From Chapter 2 of the "Textbook of Digital Health" by Dr Chris Paton:

Many patients and providers are now familiar with telemedicine systems. The healthcare facility lockdowns implemented in response to the coronavirus pandemic meant that routine appointments in doctor’s clinics around the world rapidly transitioned to telemedicine consultations. Patients can use smartphone, tablet PC and web applications to video-conference with their doctors instead of attending in person. Many doctors and hospitals have adopted general-purpose video-conferencing systems such as Zoom or Microsoft Teams, but there are also a wide range of commercial systems that integrate PAS/PMS systems with videoconferencing to manage appointment book, note-taking and access to clinical data. Before the current crisis, however, telemedicine was largely used in specialist use cases such as supporting very remote communities in places such as Alaska, Norway and the Australian Outback.

The first recorded use of telemedicine goes back to the clinic of Willem Einthoven in the early years of the 20th Century. As the inventor of the original electrocardiogram (ECG), the method of measuring the health of the heart by monitoring its electrical activity, Einthoven required a means of transmitting the ECG from the hospital to his research centre. His use of telephone wires for this purpose is perhaps the first use of telemedicine. The first use of television to provide healthcare services is reported to be by Massachusetts General Hospital who, in 1958 provided medical care to over 1000 patients at the Logan International Airport Medical Station. Although the use of television for providing service waned over the years, doctors regularly used telephones to communicate with patients and it ceased being differentiated from normal medical practice. Only in the 1990s when a new communication technology, the personal computer, began widespread adoption did the term telemedicine start to be used again. Providing routine consultations via personal computers and the internet has been limited by reimbursement policies and a lack of access to technology but teleradiology, telepathology and teledermatology, whereby images are transferred via the internet for interpretation by clinicians in a remote location have steadily grown in use to the present day. With the onset of the coronavirus pandemic, the use of telemedicine has dramatically increased. In addition to imaging-focused specialties such as radiology and pathology, family doctors and clinicians of all specialities are now routinely using videoconferencing to remotely examine patients and provide video-based consultations where face-to-face sessions are not possible.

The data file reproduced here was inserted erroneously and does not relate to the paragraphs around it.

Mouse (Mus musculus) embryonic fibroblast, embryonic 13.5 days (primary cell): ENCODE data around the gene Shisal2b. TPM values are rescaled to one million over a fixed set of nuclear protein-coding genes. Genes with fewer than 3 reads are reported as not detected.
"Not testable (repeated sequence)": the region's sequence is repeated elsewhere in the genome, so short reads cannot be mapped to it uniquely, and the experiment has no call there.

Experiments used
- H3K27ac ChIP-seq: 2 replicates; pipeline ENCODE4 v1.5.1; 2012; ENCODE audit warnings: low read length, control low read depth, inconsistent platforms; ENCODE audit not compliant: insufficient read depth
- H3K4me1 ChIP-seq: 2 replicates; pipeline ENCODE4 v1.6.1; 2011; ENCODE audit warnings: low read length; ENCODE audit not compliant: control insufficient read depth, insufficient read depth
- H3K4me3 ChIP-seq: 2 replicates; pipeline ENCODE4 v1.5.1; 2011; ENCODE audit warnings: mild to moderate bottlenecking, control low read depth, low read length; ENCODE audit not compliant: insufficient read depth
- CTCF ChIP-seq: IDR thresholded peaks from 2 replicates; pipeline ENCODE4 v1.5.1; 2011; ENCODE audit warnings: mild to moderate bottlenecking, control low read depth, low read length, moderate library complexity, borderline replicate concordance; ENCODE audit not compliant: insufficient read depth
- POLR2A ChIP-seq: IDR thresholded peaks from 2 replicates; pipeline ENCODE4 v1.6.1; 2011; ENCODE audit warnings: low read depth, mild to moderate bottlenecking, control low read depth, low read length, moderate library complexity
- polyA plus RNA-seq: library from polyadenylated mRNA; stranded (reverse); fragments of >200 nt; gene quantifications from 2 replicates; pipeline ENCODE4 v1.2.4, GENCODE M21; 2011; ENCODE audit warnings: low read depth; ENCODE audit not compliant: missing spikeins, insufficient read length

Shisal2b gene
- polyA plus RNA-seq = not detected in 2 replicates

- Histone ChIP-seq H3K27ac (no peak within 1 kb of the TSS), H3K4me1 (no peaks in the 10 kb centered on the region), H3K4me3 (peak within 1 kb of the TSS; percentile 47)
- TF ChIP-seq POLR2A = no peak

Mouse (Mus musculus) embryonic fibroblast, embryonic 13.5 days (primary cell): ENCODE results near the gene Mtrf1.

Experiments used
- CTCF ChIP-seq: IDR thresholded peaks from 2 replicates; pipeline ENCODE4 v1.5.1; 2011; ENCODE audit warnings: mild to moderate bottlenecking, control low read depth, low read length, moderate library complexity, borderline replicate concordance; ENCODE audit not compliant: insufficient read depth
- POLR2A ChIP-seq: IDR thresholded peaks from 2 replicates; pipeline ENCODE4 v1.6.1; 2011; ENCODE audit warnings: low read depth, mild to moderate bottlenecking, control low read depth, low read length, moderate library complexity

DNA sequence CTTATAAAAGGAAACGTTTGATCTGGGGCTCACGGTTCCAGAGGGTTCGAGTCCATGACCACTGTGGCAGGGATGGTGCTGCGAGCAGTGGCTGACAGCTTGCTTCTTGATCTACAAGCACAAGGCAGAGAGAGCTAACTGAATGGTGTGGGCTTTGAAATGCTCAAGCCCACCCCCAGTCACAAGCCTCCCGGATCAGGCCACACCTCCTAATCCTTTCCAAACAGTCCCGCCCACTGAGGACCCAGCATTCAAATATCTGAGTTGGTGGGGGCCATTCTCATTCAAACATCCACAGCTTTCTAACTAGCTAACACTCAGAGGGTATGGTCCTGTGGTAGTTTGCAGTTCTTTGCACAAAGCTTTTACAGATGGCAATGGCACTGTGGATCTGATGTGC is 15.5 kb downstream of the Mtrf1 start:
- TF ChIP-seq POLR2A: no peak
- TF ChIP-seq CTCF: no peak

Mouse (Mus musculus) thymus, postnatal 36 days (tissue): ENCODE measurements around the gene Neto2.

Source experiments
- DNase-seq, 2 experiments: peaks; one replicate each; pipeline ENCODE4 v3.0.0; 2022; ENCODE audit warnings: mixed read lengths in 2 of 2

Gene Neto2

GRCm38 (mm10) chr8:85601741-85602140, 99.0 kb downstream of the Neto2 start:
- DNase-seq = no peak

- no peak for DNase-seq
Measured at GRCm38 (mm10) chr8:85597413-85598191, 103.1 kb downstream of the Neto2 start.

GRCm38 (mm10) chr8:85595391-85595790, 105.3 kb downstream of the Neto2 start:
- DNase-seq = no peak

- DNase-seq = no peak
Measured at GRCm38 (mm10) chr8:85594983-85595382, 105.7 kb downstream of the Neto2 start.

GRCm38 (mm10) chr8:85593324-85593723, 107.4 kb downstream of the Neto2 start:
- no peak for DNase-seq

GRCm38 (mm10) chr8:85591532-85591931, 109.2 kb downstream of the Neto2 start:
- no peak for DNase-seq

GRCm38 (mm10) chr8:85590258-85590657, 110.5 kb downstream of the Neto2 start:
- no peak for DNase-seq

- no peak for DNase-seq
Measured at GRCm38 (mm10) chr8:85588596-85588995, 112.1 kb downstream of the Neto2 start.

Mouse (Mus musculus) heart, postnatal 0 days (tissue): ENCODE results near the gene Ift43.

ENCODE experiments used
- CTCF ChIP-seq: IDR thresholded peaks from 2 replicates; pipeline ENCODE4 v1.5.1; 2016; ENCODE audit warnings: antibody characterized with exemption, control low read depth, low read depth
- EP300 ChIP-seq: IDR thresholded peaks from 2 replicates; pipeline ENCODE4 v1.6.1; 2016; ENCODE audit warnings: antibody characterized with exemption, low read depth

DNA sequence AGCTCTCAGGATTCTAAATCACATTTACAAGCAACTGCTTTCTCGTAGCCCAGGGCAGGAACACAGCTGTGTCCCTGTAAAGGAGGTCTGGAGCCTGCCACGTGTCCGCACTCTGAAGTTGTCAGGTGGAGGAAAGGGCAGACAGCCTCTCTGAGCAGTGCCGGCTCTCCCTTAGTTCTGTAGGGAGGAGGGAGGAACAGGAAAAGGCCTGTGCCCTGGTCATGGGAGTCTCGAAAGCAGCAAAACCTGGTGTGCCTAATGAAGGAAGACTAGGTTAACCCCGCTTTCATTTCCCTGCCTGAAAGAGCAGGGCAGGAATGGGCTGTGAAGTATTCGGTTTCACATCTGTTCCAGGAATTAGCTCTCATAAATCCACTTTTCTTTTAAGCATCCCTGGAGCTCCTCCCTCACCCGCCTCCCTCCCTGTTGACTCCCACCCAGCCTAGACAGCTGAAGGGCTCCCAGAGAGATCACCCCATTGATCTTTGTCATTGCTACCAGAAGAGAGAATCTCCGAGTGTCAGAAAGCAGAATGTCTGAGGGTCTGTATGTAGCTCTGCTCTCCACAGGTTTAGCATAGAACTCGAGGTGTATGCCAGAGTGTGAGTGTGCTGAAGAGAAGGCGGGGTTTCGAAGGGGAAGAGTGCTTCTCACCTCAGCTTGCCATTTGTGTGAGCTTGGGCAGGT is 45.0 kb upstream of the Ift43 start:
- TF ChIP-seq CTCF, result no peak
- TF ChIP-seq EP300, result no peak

Paton, C (2024). Textbook of Digital Health.

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Textbook of Digital Health

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